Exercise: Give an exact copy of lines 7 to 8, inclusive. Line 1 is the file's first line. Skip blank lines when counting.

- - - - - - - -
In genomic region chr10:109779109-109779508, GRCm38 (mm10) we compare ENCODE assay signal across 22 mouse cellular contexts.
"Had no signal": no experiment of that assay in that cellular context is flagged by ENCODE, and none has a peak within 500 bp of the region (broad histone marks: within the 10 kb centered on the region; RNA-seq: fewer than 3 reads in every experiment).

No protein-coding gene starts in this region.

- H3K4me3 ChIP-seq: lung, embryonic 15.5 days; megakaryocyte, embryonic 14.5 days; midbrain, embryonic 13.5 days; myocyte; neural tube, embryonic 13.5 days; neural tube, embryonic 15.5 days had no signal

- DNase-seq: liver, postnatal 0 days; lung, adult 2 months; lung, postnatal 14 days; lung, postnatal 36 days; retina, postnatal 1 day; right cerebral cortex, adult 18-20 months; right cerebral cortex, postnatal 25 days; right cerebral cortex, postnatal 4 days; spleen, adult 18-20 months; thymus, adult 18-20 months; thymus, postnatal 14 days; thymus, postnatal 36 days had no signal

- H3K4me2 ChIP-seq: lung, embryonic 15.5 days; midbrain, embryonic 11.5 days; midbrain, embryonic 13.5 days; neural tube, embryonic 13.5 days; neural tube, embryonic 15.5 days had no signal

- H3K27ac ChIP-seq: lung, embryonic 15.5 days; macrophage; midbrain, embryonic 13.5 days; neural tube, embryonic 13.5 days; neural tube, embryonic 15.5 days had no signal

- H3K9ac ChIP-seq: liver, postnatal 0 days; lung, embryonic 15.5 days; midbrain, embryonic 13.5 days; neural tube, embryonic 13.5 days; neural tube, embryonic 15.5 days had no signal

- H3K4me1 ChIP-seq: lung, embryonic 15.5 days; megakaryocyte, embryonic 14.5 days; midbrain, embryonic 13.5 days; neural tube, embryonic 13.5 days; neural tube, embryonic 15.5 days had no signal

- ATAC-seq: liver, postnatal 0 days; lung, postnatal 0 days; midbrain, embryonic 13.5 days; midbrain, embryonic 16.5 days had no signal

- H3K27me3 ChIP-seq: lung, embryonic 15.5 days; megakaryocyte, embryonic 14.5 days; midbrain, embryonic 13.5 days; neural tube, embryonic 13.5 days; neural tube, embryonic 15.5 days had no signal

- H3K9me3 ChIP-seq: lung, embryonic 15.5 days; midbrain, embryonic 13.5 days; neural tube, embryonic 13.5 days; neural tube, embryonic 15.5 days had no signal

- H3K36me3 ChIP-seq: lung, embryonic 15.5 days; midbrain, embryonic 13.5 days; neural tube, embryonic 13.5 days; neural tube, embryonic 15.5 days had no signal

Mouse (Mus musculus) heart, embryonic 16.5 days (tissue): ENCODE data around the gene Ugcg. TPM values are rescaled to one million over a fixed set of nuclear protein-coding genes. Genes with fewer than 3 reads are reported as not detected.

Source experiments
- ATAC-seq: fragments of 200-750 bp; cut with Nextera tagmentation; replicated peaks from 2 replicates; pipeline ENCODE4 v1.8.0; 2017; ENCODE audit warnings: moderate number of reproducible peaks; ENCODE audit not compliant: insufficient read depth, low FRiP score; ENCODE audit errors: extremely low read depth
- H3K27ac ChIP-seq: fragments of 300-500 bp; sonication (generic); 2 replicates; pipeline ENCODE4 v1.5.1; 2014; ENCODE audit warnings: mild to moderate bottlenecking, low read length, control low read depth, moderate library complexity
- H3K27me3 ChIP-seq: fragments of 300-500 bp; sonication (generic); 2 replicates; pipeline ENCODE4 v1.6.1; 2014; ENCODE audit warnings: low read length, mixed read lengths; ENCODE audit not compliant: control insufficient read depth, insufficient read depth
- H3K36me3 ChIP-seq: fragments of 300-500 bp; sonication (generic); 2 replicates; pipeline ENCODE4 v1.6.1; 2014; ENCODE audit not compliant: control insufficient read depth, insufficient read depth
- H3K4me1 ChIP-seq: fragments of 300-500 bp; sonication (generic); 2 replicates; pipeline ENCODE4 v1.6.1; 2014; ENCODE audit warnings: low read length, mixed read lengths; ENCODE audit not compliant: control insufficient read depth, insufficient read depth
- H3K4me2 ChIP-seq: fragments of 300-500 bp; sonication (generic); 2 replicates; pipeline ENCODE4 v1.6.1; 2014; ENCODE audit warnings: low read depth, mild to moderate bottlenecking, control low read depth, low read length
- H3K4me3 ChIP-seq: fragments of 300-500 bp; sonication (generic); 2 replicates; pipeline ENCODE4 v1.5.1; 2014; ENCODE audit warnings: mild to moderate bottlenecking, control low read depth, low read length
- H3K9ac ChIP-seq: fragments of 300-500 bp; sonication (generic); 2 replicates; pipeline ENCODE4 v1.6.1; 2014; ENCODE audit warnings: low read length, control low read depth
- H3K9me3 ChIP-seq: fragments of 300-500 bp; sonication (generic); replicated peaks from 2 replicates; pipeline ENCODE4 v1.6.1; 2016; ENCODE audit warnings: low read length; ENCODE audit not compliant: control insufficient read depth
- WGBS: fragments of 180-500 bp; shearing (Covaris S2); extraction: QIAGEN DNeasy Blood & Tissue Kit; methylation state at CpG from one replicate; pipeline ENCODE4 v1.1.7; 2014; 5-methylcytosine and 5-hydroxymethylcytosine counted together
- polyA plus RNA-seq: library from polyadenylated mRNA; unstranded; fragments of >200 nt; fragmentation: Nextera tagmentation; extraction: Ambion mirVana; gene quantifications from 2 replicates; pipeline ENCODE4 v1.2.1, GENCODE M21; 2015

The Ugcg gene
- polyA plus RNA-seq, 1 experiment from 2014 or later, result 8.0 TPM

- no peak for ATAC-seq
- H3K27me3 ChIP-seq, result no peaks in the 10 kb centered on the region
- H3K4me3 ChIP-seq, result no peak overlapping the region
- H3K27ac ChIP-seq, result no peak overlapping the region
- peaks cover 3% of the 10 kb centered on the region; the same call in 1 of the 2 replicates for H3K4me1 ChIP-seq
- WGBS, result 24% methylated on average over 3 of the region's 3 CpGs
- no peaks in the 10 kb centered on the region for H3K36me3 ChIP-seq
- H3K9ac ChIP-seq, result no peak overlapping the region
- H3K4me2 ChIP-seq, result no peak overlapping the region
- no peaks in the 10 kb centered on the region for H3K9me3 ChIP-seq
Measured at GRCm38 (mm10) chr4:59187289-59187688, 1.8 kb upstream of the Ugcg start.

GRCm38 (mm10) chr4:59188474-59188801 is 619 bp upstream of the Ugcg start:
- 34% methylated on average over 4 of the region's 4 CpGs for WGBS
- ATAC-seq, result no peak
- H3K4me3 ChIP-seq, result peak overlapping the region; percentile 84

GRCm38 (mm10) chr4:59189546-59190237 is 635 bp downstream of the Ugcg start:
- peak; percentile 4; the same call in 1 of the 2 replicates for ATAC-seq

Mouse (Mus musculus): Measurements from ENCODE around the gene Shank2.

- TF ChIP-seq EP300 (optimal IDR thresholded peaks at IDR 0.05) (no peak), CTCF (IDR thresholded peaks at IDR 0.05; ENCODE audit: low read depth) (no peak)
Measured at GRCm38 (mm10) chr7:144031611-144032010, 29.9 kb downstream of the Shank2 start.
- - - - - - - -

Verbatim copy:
- H3K27ac ChIP-seq: lung, embryonic 15.5 days; macrophage; midbrain, embryonic 13.5 days; neural tube, embryonic 13.5 days; neural tube, embryonic 15.5 days had no signal

- H3K9ac ChIP-seq: liver, postnatal 0 days; lung, embryonic 15.5 days; midbrain, embryonic 13.5 days; neural tube, embryonic 13.5 days; neural tube, embryonic 15.5 days had no signal